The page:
This place is delightful. The mixed blessing is that it's in the middle of nowhere. The positive of that is that it's relaxing. The down side is, if you want to go into town (Talkeetna), it's a 2 hour round trip on the shuttle bus. Yuck! The biggest attraction, of course is "The Mountain", A.K.A. Mt. McKinley or Denali. It's the focal point of the whole place and people are content to stare at it for hours. There's a main lodge where all the public rooms are and then a lot of out buildings, each like a small motel. The place looks new and is in excellent condition. There's a main dining room and an informal café and a bar. The bar also serves food and both the bar and the café have outside decks so you can stare at the mountain as you eat and drink. There are nice trails for walking and a ranger leads structured nature walks. Overall, it's a nice place to kick back. I was more relaxed there than I've been in a long time. This place was infinitely nicer than the Denali Princess.

Denali National Park

To me, this was a disappointment. I'd heard stories of wildlife galore and bears coming right up to the bus. Not so on our trip. Three hours on a school bus and we saw virtually nothing. I suspect it was because we had gloriously bright and warm weather and any self-respecting wildlife was laying down taking it easy. Still, it was disappointing. Because of the clarity, we were treated to a nice view of The Mountain but it was 90 miles away. At the Mt. McKinley Princess, we'd been only about 40 miles away so this view, while nice, was a little anti-climactic.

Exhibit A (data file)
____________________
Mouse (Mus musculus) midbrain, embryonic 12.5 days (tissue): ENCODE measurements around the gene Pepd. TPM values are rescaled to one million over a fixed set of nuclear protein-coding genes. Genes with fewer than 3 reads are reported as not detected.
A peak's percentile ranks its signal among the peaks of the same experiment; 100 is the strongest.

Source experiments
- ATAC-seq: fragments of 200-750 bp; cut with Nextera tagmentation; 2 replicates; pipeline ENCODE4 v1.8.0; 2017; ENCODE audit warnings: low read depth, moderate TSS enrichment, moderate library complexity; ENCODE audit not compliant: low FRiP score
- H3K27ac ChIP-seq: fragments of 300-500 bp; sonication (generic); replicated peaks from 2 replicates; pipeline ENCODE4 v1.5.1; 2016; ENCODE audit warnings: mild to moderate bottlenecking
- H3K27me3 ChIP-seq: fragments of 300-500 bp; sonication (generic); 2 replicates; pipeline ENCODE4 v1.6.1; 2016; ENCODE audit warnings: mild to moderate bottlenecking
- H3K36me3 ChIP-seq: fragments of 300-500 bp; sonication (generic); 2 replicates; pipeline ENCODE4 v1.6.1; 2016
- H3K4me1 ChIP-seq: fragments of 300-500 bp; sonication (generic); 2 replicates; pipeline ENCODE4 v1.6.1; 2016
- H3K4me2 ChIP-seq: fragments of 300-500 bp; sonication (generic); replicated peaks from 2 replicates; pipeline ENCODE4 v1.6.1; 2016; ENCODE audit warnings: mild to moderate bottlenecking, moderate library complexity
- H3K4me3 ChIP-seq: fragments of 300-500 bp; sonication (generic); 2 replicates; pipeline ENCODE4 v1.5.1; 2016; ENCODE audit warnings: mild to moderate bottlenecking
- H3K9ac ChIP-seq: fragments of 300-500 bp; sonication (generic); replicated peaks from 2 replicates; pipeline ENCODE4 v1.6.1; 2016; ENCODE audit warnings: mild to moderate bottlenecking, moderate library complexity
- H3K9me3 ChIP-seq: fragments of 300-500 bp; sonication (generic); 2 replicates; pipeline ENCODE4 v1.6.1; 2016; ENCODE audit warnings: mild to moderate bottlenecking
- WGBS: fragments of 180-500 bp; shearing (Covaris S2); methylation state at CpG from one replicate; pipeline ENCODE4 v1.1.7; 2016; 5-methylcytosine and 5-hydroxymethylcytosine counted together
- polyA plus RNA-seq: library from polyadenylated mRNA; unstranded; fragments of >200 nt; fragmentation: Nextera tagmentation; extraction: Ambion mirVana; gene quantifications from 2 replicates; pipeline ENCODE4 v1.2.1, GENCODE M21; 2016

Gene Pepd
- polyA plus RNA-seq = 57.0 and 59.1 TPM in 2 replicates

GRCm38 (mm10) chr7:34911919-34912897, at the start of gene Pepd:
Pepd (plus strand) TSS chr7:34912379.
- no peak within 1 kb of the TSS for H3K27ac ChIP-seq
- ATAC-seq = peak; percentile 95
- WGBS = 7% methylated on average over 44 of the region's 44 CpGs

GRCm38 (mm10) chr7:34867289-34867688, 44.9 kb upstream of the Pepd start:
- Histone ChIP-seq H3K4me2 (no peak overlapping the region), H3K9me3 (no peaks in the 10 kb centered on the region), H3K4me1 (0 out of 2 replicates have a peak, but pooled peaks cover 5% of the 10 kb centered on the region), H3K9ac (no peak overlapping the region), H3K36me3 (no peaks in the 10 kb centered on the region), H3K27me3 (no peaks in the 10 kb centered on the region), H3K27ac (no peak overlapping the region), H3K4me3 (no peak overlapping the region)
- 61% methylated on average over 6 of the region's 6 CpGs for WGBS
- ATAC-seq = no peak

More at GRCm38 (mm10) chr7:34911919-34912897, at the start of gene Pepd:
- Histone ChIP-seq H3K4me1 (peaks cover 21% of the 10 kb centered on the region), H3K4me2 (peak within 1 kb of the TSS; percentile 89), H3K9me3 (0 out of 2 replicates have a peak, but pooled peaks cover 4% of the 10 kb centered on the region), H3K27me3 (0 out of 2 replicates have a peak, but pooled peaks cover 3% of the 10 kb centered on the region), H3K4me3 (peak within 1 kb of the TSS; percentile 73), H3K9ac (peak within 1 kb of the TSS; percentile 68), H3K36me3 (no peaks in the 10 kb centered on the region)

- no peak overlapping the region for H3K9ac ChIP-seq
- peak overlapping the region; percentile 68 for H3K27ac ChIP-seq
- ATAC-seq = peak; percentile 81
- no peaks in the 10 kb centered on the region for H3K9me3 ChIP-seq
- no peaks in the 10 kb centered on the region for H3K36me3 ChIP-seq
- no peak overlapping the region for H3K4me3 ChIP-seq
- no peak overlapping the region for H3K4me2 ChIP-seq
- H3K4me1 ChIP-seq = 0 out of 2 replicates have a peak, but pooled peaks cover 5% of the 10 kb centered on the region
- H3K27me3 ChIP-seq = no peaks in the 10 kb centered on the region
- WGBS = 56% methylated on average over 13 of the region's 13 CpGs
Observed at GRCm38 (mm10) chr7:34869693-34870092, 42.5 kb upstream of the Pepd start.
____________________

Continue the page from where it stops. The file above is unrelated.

Honestly, we didn't see much of it but what we saw wasn't impressive. This is a boom and bust town and this is definitely not a boom time. I did recognize a few spots from my visits in the 70's during the construction of the pipeline. In our quick tour through town, we didn't see anything to inspire us to come back on the shuttle to look closer

Sunday, May 30: - Moscow (PA, that is) to Vancouver

Our plane left our local airport of Wilkes-Barre/Scranton, PA at 7:10 so we up very early. I'd been concerned about Memorial Day weekend crowds but the plane was only 1/2 full. We had about 2 hours to kill at Pittsburgh, then took another US Airways flight to Seattle/Tacoma. We had good seats and, again, lots of extra room but, as always, the trip was too long. At Seattle, things were pretty confusing. Air Canada was handled by United and the girl at the United counter was really incompetent. She asked if we'd be willing to go on an earlier flight since ours was overbooked and she assured us our bags would make it. She failed to give us a landing card and to ask us to fill out some needed info on the back of the boarding pass. As a result, we were delayed in boarding. The flight to Vancouver, BC was only about 1/2 hour. Naturally, the bags didn't make it! We had to wait an hour for the next plane but all the bags came through. The pre-cruise info from Princess was really sketchy about whether all of the bags would come through or the ones with the Princess tags would go to the ship. All came out on the belt so we schlepped them through customs and out to a Princess rep who put us in a cab, giving the driver a chit for the fare.